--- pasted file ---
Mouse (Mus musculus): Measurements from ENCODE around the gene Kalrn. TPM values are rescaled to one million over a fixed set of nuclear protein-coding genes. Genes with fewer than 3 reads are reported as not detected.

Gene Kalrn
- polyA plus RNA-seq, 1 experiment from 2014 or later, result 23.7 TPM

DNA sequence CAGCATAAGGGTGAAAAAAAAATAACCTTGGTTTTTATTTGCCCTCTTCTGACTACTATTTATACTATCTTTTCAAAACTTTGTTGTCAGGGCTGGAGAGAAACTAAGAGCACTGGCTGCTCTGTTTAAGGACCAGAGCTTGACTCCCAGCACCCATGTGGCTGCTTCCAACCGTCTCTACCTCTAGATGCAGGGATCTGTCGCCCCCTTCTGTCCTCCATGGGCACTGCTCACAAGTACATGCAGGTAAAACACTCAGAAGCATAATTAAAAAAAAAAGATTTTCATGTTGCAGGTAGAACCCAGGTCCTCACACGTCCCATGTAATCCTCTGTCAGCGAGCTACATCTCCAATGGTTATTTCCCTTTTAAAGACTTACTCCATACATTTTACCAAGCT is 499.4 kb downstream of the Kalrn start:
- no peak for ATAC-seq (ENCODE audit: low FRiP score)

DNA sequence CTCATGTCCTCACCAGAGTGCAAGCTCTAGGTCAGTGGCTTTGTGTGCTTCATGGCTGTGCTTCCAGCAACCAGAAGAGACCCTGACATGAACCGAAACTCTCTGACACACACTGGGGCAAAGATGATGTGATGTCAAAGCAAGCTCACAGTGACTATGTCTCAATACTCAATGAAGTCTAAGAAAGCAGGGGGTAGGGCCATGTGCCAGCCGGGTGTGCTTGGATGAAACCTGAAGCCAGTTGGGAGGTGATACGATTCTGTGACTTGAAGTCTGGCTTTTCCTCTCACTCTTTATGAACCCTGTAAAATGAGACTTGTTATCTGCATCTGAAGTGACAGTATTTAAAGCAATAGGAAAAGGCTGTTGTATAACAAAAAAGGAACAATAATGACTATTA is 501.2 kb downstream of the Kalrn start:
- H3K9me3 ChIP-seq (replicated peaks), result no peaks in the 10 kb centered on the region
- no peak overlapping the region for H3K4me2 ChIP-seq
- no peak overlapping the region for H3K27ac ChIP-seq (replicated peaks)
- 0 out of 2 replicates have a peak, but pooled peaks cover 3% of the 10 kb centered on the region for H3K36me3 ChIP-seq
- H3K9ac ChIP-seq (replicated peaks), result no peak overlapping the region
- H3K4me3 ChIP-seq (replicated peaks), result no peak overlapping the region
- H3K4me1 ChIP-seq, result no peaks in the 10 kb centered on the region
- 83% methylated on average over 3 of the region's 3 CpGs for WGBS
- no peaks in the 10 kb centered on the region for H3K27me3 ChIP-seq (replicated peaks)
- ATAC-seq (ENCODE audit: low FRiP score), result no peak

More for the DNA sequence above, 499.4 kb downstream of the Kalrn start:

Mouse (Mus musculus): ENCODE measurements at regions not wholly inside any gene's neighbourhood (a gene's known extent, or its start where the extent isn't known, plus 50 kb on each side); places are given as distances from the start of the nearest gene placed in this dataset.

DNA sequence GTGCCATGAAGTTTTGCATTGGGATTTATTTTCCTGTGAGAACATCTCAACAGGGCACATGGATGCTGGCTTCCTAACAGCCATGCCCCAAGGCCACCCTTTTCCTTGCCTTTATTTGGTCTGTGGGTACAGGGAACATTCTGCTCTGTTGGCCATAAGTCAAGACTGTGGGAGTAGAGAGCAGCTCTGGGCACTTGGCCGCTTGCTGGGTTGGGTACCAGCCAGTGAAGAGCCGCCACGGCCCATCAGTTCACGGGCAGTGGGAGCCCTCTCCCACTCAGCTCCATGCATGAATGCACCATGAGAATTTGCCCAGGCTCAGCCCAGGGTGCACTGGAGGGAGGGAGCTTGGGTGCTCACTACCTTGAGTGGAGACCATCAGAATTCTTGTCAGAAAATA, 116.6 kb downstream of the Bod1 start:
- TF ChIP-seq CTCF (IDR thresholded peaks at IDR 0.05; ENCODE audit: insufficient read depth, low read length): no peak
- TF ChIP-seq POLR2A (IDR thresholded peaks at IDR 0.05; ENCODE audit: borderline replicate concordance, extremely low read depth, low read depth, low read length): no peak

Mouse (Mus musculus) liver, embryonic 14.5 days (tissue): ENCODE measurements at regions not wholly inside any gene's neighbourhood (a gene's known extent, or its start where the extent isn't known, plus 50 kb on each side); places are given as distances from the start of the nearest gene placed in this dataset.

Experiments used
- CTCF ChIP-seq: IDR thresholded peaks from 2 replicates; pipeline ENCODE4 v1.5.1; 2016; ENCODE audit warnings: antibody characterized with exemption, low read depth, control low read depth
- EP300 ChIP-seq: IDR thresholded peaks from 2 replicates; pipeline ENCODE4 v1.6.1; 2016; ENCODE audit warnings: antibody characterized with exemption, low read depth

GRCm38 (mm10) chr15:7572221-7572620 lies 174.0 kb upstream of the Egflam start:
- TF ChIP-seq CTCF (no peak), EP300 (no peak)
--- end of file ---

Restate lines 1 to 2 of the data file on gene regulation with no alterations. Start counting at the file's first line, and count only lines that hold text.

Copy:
Mouse (Mus musculus): Measurements from ENCODE around the gene Kalrn. TPM values are rescaled to one million over a fixed set of nuclear protein-coding genes. Genes with fewer than 3 reads are reported as not detected.

Gene Kalrn